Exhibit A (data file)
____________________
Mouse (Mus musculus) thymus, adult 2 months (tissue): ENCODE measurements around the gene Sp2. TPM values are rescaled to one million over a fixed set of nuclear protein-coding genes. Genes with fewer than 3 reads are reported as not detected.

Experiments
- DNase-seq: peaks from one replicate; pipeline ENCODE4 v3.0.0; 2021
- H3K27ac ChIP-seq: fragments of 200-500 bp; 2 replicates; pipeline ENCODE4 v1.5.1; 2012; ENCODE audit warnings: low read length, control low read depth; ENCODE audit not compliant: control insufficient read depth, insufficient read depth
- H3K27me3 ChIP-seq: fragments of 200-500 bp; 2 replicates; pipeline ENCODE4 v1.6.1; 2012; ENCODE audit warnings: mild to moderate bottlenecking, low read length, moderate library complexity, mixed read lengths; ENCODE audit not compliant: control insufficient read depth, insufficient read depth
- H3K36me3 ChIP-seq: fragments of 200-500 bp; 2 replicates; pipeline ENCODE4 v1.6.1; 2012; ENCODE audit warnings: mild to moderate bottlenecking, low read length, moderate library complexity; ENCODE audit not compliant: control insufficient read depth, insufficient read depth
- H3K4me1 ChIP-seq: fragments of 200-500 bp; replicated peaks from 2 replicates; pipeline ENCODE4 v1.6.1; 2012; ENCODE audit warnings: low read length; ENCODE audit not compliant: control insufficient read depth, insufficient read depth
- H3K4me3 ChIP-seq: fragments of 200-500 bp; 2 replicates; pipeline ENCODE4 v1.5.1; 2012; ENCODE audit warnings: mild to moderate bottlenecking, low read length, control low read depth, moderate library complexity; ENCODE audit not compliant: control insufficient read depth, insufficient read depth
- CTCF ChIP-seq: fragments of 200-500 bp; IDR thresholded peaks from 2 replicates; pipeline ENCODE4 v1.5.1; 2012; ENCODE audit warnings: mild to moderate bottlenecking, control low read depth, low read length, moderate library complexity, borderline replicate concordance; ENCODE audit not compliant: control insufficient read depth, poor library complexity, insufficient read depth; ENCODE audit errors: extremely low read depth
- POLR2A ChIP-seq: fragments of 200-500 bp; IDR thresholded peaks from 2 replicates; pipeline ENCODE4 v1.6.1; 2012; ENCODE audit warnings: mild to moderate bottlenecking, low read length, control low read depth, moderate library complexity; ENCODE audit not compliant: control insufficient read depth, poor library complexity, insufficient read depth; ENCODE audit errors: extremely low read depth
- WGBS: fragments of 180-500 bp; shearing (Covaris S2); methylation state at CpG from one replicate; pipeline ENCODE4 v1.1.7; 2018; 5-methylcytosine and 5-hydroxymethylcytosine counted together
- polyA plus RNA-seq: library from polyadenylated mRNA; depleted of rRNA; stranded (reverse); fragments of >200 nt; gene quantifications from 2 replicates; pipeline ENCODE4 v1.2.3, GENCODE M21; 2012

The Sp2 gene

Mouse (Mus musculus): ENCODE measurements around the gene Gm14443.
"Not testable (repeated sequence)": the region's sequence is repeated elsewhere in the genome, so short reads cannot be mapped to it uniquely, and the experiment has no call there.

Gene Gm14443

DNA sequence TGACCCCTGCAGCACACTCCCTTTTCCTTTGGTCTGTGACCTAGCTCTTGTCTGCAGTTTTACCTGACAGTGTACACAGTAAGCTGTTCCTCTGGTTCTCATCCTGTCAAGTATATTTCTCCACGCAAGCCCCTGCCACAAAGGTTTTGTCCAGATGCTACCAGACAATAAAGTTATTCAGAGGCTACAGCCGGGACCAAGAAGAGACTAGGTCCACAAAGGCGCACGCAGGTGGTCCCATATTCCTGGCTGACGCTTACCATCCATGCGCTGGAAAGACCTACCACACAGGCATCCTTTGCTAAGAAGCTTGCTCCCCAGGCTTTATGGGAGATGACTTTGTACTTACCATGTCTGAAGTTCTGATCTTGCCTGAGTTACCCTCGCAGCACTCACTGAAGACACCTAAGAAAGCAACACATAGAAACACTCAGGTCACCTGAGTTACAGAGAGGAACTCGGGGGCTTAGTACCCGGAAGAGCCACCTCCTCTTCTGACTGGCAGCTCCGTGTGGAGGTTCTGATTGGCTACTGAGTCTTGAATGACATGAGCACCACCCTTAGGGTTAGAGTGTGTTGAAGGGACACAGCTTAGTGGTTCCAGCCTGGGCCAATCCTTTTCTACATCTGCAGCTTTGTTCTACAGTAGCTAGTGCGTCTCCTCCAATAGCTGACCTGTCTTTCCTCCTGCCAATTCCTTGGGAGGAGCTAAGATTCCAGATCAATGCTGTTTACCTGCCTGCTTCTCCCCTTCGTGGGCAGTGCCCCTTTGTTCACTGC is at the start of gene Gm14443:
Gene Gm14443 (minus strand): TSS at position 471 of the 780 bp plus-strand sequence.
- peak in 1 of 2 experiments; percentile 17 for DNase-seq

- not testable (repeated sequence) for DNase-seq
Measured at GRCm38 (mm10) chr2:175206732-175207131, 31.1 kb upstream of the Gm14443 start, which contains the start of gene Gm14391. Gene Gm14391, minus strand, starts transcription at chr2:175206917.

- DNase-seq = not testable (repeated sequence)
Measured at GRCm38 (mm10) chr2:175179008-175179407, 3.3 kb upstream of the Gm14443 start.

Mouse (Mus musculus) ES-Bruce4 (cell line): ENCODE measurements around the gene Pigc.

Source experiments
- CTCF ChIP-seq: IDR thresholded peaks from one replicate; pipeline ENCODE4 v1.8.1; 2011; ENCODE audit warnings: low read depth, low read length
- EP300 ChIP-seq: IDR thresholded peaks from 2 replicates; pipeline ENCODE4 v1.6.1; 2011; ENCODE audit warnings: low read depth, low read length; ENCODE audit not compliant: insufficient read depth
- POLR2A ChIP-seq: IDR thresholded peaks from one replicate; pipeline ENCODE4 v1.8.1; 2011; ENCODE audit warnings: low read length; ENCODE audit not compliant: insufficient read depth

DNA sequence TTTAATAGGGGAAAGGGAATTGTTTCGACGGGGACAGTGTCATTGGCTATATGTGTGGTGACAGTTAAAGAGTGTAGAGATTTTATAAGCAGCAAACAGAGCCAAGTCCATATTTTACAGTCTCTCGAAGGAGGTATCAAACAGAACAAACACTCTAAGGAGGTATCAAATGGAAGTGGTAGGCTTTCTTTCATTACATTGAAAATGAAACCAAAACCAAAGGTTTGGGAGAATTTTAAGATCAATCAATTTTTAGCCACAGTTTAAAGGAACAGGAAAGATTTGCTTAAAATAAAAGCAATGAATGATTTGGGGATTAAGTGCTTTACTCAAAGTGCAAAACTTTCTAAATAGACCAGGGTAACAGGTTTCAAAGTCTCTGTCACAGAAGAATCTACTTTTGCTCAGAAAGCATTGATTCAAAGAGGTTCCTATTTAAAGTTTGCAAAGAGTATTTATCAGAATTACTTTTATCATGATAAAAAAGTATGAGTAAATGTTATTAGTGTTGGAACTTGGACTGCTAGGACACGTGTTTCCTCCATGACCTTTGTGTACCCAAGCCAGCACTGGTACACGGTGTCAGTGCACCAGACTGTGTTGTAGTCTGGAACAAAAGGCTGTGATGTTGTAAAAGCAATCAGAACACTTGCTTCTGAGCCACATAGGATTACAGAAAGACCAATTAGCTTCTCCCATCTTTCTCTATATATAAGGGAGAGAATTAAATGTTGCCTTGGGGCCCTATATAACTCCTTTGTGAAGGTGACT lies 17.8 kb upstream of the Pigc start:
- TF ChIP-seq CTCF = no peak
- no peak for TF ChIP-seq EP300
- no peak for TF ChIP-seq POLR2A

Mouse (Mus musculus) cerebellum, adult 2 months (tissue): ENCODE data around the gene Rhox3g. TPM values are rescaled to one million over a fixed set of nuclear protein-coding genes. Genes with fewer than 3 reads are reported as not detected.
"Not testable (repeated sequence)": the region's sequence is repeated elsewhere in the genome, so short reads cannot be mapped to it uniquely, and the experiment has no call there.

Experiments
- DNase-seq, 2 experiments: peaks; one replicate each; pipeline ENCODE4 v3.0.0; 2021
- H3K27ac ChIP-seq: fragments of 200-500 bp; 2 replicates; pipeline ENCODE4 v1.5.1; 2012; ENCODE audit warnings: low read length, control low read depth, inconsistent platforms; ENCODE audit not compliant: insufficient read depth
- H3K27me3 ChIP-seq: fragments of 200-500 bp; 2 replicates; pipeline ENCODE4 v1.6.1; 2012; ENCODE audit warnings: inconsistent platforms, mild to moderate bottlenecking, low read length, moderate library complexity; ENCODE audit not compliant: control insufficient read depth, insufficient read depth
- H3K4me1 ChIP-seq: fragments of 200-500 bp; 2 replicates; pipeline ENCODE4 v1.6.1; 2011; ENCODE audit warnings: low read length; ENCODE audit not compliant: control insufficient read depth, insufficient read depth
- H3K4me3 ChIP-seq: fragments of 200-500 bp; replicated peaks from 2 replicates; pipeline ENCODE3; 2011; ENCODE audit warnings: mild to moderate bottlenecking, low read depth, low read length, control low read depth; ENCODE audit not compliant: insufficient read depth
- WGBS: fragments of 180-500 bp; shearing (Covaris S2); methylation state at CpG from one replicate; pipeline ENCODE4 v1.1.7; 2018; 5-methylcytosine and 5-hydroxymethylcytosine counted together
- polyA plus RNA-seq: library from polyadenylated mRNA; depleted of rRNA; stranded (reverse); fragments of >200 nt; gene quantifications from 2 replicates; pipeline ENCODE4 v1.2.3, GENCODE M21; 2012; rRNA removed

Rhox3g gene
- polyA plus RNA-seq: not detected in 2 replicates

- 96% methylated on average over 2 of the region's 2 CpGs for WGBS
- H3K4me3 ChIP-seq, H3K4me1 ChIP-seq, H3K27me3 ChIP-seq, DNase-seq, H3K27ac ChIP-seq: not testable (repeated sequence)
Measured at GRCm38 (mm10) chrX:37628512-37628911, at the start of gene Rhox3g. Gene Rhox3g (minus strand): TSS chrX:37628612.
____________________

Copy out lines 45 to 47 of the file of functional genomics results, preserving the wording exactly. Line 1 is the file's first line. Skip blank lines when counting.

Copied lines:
- 96% methylated on average over 2 of the region's 2 CpGs for WGBS
- H3K4me3 ChIP-seq, H3K4me1 ChIP-seq, H3K27me3 ChIP-seq, DNase-seq, H3K27ac ChIP-seq: not testable (repeated sequence)
Measured at GRCm38 (mm10) chrX:37628512-37628911, at the start of gene Rhox3g. Gene Rhox3g (minus strand): TSS chrX:37628612.